Toshiba has dreamed of becoming a leader in the nuclear energy industry. Those dreams are now only big nightmare’s for the Japanese based company.
Jittery investors have wiped off more than $6.6 billion of the market value of the company after it released a warning of extremely large losses linked to its acquisition during 2015 of a nuclear construction business in the United States.
Shares of the Japanese company plunged 17% more during Thursday trading. Losses during the last three trading days now have reached 42%, driven by the most part by downgrades of credit ratings by S&P Global Ratings and Moody’s.
Satoshi Tsunakawa the company’s CEO did not release any specific figure of what losses were expected to be. He only said that Toshiba was still attempting to determine what those exact numbers will be.
Toshiba’s subsidiary in the U.S. Westinghouse acquired CB&I Stone and Webster a construction business that specializes in building nuclear facilities. Westinghouse purchased the business from Chicago Bridge and Iron during late 2015.
The deal had been expected to help Westinghouse finish reactor projects located in both South Carolina and Georgia.
However, on Tuesday Toshiba admitted that the costs for the two projects in the U.S. would far surpass its original estimates.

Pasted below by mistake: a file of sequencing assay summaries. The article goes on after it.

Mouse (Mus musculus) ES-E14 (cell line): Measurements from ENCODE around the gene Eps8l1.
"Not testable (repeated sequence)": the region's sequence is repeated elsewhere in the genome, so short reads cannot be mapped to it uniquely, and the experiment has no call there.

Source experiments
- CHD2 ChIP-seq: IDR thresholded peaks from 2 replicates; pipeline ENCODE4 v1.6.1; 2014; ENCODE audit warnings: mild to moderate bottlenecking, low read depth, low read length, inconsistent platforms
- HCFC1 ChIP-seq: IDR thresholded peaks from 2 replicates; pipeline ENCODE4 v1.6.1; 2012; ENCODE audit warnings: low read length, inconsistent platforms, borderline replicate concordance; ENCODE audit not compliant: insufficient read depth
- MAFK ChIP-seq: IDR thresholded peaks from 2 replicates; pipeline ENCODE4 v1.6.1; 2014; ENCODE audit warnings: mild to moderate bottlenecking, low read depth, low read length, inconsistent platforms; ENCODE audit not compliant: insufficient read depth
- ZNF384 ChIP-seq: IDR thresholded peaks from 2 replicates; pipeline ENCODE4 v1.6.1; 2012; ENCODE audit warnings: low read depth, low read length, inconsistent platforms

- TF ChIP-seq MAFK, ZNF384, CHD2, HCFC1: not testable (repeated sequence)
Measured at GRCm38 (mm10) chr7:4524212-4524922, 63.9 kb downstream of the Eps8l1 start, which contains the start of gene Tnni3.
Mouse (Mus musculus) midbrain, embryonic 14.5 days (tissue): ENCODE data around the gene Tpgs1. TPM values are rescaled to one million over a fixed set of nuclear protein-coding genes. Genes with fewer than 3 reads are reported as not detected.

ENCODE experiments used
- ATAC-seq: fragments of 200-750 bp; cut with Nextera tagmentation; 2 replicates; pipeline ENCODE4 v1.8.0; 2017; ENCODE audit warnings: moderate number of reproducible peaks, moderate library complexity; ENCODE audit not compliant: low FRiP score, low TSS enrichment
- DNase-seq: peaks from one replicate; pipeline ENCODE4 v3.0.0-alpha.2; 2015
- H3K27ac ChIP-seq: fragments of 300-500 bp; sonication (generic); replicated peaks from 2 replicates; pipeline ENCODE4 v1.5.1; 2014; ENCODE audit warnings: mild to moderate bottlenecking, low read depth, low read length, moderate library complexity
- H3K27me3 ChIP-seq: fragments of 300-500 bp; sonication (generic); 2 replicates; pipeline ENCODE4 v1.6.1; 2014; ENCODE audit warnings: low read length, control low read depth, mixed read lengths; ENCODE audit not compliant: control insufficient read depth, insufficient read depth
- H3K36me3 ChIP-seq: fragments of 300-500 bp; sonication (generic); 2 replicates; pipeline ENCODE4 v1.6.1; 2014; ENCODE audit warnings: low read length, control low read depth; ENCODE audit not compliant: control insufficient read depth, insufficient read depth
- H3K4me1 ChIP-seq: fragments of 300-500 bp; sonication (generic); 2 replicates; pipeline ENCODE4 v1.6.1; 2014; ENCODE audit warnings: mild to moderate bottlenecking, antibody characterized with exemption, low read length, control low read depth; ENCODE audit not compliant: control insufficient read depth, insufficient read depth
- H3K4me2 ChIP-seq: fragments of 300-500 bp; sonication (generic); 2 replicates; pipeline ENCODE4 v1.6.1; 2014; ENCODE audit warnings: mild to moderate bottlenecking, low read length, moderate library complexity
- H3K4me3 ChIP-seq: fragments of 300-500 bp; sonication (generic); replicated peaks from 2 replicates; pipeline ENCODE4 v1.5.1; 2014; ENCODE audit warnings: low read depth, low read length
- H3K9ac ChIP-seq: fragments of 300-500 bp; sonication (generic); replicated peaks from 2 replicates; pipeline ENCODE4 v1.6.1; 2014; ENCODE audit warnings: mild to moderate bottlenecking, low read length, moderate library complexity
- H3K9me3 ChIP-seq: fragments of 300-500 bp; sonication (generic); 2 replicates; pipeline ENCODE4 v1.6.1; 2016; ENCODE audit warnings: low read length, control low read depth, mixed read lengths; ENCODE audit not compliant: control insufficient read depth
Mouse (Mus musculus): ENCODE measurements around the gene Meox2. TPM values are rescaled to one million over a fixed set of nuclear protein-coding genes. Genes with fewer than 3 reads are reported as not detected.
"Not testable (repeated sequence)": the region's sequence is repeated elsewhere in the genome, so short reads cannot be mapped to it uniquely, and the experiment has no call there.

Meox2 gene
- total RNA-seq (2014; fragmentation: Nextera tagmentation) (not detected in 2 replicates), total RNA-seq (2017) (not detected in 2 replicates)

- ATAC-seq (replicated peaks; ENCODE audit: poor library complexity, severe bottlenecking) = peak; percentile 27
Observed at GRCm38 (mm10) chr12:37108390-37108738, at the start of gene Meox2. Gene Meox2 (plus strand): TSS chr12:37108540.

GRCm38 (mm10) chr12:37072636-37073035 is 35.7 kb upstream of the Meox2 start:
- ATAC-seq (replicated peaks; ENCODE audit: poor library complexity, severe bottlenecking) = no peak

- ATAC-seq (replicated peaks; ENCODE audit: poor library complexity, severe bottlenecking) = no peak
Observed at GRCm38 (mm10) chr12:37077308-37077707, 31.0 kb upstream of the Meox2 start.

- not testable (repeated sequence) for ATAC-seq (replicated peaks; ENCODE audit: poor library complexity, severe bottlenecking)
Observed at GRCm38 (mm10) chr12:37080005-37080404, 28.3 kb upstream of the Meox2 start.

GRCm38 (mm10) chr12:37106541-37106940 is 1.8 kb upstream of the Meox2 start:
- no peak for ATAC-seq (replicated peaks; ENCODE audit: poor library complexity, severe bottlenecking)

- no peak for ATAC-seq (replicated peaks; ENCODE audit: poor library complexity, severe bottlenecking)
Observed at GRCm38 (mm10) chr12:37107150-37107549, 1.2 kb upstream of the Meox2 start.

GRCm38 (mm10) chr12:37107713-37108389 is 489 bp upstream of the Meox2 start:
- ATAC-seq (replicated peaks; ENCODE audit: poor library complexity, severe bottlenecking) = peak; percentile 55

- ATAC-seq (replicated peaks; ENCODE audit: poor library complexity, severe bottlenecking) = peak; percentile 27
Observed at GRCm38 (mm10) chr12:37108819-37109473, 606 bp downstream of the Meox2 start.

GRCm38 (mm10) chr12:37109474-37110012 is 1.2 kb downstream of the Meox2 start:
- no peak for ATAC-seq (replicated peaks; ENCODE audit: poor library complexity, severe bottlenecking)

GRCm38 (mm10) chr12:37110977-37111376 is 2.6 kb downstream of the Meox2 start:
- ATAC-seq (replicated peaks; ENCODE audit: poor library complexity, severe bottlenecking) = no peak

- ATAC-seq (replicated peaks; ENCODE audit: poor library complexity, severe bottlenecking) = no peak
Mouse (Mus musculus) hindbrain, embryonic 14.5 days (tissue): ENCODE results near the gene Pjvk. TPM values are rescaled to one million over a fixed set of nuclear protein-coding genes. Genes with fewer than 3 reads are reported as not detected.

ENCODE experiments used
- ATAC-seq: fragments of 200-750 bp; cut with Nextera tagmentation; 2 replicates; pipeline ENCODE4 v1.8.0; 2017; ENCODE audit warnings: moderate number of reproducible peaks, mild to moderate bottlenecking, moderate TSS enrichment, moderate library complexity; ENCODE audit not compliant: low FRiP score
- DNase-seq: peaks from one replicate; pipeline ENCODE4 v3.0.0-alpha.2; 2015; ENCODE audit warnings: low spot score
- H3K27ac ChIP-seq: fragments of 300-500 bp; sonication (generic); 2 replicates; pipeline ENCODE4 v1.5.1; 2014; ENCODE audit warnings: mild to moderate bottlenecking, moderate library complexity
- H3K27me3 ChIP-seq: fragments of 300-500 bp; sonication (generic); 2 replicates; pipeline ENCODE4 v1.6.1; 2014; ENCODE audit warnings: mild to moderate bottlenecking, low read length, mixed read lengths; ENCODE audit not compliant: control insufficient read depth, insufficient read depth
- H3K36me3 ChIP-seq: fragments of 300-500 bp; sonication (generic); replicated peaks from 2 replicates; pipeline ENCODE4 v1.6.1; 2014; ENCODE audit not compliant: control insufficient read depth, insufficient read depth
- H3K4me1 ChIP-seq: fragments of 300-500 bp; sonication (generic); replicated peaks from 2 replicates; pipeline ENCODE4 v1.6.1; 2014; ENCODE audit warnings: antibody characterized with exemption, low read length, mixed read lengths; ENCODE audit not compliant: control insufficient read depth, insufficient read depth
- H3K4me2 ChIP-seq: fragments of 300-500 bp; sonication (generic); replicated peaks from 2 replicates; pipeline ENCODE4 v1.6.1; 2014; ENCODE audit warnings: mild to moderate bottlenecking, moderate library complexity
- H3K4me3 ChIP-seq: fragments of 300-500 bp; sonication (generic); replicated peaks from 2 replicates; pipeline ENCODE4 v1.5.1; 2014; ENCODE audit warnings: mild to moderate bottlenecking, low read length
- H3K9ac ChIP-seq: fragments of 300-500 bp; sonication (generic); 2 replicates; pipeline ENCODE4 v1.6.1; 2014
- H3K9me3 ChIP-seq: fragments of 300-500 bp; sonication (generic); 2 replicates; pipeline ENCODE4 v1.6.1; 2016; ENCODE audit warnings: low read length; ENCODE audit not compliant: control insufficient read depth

In addition, the company said that its initial value of the company acquired in 2015 may have been substantially overvalued.
Currently Toshiba is manufacturing consumer electronics, medical equipment and other products. It turned to the industry nuclear plant construction as a way to help secure its own recovery following the huge accounting scandal of last year that was more than $1.2 billion.
However, it appears now that the move made by one of the most storied corporations in Japan might have amounted to just another stumble.
CEO Tsunakawa said that the positioning of the Westinghouse nuclear plant could be revised if needed over the near future.
Westinghouse has expanded its product line over the years as a way not to be so dependent upon its consumer electronics due to the ever-changing landscape of that product line.